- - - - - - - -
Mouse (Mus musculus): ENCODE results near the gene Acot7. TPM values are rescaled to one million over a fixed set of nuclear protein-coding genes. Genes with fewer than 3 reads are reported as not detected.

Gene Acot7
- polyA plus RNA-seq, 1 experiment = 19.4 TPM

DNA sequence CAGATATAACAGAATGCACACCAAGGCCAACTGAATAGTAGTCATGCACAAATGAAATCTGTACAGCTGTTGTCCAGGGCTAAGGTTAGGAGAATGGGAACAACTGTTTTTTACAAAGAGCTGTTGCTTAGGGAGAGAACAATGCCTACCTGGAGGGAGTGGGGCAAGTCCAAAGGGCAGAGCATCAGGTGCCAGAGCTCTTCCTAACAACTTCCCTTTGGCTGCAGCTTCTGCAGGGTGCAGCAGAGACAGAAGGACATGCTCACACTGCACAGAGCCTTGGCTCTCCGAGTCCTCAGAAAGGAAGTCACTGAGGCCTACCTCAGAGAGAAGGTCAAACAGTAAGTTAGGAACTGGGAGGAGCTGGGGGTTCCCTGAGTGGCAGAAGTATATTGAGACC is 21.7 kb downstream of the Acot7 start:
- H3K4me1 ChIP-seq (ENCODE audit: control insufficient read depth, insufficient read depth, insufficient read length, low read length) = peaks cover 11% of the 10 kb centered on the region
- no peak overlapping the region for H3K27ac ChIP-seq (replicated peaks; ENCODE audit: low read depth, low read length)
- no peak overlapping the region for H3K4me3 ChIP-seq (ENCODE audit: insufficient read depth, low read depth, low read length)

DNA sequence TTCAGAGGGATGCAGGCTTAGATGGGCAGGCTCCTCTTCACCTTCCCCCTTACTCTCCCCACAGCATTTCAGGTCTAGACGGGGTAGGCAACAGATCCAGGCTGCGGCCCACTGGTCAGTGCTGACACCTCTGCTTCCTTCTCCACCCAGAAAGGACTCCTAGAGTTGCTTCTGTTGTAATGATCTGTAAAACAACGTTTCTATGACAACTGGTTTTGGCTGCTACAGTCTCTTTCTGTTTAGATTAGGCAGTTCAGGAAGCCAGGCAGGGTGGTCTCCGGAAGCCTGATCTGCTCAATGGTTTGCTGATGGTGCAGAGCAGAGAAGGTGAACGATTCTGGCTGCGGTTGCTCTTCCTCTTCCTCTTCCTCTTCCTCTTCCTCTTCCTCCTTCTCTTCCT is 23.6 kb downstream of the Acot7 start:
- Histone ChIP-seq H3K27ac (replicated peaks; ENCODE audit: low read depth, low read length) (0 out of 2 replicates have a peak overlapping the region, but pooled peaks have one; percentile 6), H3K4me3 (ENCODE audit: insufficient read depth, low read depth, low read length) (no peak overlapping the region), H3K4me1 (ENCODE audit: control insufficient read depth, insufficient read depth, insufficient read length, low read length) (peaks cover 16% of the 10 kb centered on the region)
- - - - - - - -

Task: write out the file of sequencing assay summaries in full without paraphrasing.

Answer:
Mouse (Mus musculus): ENCODE results near the gene Acot7. TPM values are rescaled to one million over a fixed set of nuclear protein-coding genes. Genes with fewer than 3 reads are reported as not detected.

Gene Acot7
- polyA plus RNA-seq, 1 experiment = 19.4 TPM

DNA sequence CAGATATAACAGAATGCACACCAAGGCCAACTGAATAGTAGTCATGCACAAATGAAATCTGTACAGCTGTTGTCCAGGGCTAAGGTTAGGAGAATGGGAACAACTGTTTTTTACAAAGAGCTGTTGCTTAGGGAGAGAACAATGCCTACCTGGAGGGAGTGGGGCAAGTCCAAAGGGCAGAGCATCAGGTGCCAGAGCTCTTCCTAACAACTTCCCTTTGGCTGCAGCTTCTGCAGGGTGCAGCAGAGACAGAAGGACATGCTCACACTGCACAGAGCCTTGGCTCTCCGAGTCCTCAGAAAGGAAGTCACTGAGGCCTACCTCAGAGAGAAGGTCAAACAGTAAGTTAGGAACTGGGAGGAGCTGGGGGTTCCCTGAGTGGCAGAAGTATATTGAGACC is 21.7 kb downstream of the Acot7 start:
- H3K4me1 ChIP-seq (ENCODE audit: control insufficient read depth, insufficient read depth, insufficient read length, low read length) = peaks cover 11% of the 10 kb centered on the region
- no peak overlapping the region for H3K27ac ChIP-seq (replicated peaks; ENCODE audit: low read depth, low read length)
- no peak overlapping the region for H3K4me3 ChIP-seq (ENCODE audit: insufficient read depth, low read depth, low read length)

DNA sequence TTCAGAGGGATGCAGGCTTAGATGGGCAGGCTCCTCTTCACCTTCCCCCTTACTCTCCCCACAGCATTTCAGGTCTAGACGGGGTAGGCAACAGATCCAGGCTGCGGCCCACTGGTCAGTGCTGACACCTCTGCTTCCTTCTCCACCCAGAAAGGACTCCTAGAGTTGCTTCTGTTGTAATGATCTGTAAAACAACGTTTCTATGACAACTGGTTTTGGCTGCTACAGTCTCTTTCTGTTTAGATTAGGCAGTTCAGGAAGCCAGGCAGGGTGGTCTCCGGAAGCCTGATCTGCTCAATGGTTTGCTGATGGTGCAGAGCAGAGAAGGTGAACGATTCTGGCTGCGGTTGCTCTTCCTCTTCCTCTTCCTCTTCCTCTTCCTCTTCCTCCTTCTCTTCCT is 23.6 kb downstream of the Acot7 start:
- Histone ChIP-seq H3K27ac (replicated peaks; ENCODE audit: low read depth, low read length) (0 out of 2 replicates have a peak overlapping the region, but pooled peaks have one; percentile 6), H3K4me3 (ENCODE audit: insufficient read depth, low read depth, low read length) (no peak overlapping the region), H3K4me1 (ENCODE audit: control insufficient read depth, insufficient read depth, insufficient read length, low read length) (peaks cover 16% of the 10 kb centered on the region)